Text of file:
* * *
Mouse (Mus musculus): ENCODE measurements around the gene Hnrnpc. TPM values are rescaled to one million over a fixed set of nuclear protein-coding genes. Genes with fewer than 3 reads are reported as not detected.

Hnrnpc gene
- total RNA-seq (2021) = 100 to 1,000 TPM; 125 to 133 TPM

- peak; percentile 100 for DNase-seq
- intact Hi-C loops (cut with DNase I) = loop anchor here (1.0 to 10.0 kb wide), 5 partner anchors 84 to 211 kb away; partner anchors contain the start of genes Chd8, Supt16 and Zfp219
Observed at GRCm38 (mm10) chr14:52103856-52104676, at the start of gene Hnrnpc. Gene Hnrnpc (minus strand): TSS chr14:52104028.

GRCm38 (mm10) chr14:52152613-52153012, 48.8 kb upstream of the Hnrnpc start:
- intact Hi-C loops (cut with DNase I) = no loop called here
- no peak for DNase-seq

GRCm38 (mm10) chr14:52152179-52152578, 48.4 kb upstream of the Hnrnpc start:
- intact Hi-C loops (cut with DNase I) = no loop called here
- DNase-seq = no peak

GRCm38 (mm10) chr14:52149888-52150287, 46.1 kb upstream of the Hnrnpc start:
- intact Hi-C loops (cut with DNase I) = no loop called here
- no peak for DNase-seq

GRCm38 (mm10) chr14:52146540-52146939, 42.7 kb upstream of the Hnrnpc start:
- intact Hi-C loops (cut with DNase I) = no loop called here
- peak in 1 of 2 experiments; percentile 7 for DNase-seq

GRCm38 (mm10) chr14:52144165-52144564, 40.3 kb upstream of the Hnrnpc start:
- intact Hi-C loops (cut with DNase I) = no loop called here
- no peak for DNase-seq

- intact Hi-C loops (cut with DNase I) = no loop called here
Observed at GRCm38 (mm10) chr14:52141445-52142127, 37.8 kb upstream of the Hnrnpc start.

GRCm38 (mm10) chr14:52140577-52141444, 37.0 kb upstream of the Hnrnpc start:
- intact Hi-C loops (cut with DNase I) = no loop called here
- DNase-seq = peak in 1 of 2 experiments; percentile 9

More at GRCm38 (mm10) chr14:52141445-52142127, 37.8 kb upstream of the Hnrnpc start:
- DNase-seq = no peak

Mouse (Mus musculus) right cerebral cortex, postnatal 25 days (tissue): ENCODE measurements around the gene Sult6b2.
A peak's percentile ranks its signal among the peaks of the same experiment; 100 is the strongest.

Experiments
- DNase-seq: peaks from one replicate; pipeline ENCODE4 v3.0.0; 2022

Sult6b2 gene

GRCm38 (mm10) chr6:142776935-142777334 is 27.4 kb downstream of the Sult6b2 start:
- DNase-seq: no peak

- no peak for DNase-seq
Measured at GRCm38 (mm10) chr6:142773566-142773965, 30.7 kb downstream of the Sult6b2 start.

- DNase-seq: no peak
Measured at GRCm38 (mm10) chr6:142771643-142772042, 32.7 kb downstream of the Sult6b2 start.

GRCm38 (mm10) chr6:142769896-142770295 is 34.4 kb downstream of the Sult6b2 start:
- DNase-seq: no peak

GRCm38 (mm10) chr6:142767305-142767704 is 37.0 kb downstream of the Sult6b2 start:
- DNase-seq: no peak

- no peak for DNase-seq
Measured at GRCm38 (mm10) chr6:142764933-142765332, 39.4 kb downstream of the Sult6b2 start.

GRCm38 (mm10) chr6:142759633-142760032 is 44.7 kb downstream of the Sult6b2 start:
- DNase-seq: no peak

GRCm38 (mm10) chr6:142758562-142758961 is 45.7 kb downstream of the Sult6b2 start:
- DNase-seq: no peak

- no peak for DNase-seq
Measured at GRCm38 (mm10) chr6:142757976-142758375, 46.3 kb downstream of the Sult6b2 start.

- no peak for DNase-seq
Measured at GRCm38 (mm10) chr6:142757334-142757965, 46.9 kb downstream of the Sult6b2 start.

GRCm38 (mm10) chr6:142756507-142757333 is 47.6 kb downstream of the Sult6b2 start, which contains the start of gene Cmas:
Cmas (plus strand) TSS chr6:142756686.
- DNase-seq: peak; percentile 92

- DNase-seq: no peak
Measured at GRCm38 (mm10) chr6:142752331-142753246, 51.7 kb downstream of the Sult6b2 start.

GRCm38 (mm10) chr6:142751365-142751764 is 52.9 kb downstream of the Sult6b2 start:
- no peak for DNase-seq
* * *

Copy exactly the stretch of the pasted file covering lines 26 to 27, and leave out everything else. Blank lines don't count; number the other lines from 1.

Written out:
- DNase-seq = peak in 1 of 2 experiments; percentile 9

More at GRCm38 (mm10) chr14:52141445-52142127, 37.8 kb upstream of the Hnrnpc start: